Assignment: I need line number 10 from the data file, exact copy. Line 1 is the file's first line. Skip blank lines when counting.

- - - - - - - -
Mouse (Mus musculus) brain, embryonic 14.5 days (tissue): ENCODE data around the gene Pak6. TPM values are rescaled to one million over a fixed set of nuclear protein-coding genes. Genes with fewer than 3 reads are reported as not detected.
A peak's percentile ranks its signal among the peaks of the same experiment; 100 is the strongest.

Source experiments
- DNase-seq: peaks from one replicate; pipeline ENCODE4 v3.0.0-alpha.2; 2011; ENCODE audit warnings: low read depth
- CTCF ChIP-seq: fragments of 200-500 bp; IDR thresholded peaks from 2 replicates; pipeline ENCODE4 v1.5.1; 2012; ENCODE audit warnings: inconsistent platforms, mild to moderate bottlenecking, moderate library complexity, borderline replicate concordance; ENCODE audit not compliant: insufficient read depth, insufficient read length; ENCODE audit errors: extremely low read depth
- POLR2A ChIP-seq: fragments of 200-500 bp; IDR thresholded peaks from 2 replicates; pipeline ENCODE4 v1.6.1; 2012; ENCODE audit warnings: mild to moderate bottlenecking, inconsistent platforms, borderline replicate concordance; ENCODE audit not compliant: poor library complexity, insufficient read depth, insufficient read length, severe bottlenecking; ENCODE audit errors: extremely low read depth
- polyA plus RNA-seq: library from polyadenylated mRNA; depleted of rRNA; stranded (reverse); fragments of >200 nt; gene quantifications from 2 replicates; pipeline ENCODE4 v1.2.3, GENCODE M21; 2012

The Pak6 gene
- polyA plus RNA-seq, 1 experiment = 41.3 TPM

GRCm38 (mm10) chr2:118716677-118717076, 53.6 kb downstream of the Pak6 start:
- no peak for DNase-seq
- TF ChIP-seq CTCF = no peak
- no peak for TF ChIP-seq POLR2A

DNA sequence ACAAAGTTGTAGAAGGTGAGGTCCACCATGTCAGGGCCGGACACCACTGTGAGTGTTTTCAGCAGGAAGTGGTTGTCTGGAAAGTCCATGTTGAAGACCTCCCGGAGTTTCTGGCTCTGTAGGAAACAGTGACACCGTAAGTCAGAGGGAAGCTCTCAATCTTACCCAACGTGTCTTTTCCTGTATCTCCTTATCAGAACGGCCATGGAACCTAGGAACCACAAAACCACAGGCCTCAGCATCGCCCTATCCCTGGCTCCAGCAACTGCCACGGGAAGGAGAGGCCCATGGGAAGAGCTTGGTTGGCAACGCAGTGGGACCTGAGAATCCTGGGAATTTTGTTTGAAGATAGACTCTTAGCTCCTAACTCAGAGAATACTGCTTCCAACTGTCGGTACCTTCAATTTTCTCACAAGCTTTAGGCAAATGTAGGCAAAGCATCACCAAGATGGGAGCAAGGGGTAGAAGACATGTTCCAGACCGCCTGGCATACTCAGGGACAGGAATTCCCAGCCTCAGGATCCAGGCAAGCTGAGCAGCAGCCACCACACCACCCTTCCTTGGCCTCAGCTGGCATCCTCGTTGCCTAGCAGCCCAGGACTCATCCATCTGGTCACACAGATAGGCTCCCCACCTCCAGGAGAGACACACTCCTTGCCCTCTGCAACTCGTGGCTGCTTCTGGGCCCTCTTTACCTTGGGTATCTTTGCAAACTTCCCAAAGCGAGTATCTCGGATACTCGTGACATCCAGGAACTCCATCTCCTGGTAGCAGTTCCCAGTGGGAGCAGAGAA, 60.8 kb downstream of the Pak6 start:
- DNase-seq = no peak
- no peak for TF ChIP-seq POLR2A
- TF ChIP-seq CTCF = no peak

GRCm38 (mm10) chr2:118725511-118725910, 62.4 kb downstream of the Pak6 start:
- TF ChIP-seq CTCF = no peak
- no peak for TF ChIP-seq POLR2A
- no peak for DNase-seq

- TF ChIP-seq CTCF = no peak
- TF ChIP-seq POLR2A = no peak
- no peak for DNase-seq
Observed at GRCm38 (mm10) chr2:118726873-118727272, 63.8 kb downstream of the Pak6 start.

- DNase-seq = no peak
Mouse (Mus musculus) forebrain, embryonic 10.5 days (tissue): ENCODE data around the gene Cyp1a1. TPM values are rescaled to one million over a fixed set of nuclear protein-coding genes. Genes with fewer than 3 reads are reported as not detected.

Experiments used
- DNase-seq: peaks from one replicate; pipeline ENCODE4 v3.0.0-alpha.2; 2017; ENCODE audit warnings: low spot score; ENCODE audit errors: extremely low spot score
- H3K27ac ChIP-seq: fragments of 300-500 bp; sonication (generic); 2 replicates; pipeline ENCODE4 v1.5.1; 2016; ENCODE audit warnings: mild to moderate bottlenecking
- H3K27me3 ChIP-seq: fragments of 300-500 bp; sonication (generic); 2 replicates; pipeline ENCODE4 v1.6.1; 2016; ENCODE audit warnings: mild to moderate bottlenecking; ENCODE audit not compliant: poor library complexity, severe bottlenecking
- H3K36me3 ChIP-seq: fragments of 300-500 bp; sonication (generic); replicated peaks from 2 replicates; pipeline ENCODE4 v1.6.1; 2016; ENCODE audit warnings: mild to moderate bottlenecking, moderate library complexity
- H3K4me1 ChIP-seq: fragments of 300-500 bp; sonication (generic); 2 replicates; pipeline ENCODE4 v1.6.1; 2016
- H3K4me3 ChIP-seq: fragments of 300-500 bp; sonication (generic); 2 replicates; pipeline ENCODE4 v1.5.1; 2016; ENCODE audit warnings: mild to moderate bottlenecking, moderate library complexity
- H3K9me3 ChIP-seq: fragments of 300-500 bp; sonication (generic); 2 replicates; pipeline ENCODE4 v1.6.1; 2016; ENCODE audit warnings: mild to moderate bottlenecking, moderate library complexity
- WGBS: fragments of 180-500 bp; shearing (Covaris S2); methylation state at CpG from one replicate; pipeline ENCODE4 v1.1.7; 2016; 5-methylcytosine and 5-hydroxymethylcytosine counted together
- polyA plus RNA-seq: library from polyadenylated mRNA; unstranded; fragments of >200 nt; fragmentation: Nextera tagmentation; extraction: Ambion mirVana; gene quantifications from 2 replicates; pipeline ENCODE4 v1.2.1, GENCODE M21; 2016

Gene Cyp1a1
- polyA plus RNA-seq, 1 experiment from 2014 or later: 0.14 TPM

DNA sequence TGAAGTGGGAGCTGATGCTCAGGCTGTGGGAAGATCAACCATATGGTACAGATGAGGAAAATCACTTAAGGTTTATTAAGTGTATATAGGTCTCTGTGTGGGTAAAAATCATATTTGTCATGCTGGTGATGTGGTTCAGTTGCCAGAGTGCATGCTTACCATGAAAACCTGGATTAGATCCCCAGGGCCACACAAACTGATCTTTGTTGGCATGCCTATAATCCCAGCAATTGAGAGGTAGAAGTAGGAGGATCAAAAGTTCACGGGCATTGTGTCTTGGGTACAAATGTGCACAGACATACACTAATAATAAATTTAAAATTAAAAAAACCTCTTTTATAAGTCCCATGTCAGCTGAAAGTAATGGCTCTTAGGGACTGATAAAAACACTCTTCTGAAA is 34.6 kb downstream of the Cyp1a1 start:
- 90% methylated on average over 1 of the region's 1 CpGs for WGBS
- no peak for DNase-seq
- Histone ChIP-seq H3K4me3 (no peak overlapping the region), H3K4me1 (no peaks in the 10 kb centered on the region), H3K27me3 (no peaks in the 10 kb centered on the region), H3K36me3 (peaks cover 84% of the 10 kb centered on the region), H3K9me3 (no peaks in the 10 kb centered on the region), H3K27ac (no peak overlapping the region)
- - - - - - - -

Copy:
GRCm38 (mm10) chr2:118716677-118717076, 53.6 kb downstream of the Pak6 start: